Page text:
Poling said that his farm had pre­vi­ously been used to grow pine trees for tim­ber prod­ucts. After doing a soil analy­sis, how­ever, he dis­cov­ered that the area was well-suited to grow­ing olives as well.

Our soil analy­sis and grow­ing zone con­vinced us we had a good chance of pro­duc­ing qual­ity olive oil,” he said.

In spite of hav­ing appro­pri­ate soil for olive tree cul­ti­va­tion, Georgia’s cli­mate and some of its soil char­ac­ter­is­tics dif­fer greatly from other, more tra­di­tional, olive grow­ing regions, which has pre­sented Poling and his team with their fair share of chal­lenges.


Coupled with our sandy loamy soil that drains very quickly, we mon­i­tor deep and shal­low mois­ture per­cent­ages daily so that each tree receives ade­quate water,” he said. Humidity impacts the drift of pollen lim­it­ing bud­ding. We counter that by keep­ing a close watch on nutri­tion lev­els so that the trees have a bet­ter chance of pol­li­na­tion.”

In Georgia, Woodpecker Trail Olive Farm is among a rel­a­tively new wave of pro­duc­ers get­ting into oil pro­duc­tion. Poling believes that soon he will not be alone in receiv­ing awards for his Georgian extra vir­gin olive oils at the NYIOOC.

We have other farms in var­i­ous stages [of devel­op­ment] and we expect to see Georgia pro­duc­ing award-win­ning olive oil over the next few years,” he said.

Harvesting olives at the Woodpeacker Trail Olive Farm. Photo cour­tesy of Curtis Poling.

Back on the West Coast, Paul Durant and his team at Durant Olive Mill cel­e­brated the two Gold Awards and two Silver Awards they received at the 2020 NYIOOC.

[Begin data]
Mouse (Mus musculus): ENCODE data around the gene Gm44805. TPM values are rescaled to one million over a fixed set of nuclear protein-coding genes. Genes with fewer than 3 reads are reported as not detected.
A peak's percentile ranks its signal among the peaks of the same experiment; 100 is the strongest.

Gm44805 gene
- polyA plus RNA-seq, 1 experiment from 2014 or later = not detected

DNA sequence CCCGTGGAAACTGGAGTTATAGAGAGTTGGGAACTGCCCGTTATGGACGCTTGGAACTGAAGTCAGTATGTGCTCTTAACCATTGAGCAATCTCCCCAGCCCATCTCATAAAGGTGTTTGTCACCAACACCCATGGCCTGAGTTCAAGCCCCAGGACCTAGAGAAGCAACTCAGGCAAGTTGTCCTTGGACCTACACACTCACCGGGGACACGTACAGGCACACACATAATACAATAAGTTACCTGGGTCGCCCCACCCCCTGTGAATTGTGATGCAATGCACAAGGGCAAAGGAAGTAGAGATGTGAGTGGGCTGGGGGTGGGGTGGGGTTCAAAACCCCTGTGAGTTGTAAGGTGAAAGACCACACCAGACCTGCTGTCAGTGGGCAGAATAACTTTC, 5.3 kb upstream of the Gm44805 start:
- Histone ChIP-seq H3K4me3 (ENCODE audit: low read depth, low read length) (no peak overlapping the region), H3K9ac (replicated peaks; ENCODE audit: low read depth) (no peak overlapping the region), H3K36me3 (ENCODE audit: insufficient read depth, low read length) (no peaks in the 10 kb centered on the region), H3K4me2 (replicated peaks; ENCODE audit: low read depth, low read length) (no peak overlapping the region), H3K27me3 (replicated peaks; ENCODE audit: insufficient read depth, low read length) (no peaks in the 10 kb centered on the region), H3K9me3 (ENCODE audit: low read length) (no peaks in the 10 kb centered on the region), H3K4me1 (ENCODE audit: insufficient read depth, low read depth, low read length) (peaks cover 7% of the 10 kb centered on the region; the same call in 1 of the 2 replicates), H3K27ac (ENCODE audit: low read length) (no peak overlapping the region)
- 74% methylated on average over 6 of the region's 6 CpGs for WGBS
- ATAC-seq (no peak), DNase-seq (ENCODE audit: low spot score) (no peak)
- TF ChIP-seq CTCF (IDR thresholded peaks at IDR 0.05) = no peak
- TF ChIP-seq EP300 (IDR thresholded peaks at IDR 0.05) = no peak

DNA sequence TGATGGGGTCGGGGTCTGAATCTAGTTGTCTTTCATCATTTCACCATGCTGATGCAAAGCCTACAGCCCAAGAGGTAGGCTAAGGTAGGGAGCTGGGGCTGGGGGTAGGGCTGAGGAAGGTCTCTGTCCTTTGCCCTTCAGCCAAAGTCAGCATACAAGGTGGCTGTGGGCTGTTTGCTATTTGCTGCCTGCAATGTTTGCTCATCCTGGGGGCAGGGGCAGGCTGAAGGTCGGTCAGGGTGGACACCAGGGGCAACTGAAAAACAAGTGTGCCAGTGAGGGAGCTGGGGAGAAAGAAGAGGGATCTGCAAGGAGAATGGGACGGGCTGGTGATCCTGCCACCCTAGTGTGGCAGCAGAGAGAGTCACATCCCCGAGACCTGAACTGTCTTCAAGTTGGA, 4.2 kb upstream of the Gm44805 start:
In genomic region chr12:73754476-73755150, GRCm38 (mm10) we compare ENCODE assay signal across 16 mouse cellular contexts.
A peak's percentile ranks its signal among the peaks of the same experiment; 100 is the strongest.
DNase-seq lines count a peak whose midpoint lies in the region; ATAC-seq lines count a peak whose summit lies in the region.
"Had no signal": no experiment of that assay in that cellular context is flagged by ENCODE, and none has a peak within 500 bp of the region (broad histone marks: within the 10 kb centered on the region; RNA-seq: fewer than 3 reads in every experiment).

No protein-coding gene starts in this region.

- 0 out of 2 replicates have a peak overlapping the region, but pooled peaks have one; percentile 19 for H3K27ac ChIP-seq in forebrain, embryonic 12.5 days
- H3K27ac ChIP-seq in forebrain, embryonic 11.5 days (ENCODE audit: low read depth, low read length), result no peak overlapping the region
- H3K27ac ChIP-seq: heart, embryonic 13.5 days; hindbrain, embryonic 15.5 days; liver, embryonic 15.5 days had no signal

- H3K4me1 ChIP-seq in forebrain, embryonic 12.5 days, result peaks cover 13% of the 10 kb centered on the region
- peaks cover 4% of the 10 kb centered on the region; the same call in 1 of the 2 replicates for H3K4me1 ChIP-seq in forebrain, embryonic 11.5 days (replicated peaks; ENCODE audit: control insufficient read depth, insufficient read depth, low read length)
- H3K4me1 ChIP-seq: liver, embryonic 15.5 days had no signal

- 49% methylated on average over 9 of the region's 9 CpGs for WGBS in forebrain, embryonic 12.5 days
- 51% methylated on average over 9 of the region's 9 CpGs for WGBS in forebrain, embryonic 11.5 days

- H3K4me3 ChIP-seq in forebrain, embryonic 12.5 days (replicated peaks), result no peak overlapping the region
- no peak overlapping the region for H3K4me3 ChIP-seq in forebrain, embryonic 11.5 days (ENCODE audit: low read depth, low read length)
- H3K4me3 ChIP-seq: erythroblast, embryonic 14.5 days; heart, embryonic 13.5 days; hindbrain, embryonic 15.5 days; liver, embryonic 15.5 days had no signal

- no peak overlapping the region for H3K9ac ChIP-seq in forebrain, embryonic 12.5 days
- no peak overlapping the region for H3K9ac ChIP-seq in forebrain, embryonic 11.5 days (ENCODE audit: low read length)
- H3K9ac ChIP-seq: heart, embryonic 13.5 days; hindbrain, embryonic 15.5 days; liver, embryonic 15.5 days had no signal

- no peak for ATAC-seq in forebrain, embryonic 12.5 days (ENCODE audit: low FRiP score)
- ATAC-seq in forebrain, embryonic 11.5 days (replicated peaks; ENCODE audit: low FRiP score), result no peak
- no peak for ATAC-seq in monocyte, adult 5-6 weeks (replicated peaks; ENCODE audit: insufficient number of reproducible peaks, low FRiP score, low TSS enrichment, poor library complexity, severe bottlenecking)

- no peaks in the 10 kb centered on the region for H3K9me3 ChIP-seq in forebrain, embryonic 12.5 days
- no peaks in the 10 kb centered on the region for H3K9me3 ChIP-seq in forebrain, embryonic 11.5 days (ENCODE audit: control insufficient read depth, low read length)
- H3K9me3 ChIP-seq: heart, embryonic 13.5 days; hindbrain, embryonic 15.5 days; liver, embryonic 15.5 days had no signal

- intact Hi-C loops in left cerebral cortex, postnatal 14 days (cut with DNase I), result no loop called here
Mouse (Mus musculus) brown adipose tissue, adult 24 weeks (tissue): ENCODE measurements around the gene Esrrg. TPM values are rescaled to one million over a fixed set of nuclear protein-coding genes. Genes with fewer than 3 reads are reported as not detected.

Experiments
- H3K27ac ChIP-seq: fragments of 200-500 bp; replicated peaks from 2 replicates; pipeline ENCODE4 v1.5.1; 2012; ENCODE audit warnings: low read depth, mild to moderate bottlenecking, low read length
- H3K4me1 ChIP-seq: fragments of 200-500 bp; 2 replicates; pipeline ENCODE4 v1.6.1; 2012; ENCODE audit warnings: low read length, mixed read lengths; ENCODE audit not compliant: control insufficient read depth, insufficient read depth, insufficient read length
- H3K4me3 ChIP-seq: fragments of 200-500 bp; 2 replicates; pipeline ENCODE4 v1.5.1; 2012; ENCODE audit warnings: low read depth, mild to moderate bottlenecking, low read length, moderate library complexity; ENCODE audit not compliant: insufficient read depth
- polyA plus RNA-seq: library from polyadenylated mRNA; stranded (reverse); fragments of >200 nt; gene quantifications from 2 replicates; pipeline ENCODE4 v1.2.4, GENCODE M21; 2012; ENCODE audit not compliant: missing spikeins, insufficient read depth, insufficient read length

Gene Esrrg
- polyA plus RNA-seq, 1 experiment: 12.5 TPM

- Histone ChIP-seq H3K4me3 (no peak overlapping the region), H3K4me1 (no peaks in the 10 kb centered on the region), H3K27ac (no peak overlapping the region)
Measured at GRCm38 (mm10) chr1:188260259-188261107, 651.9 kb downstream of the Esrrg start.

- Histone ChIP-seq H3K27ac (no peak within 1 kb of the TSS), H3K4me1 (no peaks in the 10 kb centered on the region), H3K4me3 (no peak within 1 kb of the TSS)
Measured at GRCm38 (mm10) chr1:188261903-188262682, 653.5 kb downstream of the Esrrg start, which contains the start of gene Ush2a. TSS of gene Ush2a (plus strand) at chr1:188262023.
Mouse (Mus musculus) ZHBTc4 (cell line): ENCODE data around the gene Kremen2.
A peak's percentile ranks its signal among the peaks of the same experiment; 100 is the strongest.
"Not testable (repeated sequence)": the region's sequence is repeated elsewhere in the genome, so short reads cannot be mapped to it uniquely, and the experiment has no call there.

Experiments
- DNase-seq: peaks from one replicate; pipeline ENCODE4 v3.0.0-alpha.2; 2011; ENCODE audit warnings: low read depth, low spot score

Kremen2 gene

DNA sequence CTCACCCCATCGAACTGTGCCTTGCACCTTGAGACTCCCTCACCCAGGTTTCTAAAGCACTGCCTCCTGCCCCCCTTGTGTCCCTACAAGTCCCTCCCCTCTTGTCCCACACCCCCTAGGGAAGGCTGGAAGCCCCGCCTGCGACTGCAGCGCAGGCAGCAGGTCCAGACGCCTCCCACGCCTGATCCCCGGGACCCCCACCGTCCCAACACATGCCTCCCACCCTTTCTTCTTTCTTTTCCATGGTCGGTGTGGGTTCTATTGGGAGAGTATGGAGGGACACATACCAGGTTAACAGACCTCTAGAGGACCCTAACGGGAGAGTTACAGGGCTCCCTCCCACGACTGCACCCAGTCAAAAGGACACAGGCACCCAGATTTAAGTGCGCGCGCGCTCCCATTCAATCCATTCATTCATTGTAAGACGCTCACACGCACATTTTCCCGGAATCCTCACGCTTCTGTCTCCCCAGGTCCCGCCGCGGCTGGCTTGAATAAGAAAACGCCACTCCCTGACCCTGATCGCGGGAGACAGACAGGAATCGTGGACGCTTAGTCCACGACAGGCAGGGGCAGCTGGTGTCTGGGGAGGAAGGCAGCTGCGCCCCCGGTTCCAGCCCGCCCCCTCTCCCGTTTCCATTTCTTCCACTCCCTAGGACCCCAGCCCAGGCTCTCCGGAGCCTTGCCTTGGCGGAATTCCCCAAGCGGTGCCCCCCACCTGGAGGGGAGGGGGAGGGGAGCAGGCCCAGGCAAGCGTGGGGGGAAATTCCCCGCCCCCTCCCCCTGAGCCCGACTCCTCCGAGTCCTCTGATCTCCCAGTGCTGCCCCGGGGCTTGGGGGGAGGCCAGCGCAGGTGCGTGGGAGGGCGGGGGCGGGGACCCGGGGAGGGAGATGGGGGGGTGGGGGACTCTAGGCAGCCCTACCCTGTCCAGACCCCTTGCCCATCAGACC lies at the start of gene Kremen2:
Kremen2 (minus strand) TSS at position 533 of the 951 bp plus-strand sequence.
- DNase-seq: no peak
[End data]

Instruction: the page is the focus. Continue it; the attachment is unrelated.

“[Receiving these awards] felt great,” Durant told Olive Oil Times. We pro­duced quite a bit of oil this year and it was a really hard slog. I haven’t worked those kinds of hours in a really long time.”

Among the four awards Durant took home was a Gold Award for his estate blend, an oil pro­duced exclu­sively from Oregon-grown olives. (Durant also pro­duces oil from a blend of California and Oregon-grown olives.)

I do believe our fruit up here is unique. It ripens very slowly and I do believe that has some influ­ence on fla­vor and tex­ture,” he said. “[This award] will fur­ther solid­ify our posi­tion as a pre­mier pro­ducer of high-qual­ity olive oil and demon­strate that it can also be accom­plished in a region not exactly known for olive pro­duc­tion.”

However, Durant said that olive oil pro­duc­tion in Oregon comes with its own set of unique prob­lems and chal­lenges.

We had a hard freeze on October 31,” he said. I lost about 30 per­cent of my crop. I lit fires and had four large fans hooked up to our trac­tors to try and pull it across the fin­ish line.”

In spite of the dif­fi­cul­ties, Durant was able to get across the fin­ish line. Along with the unique qual­i­ties endowed upon the fruit by his loca­tion, Durant added that tech­nique is key in pro­duc­ing high-qual­ity olive oils.

Our small batch pro­duc­tion meth­ods allow us to really main­tain qual­ity and make con­stant adjust­ments,” he said. We have been able to get bet­ter yields over time.”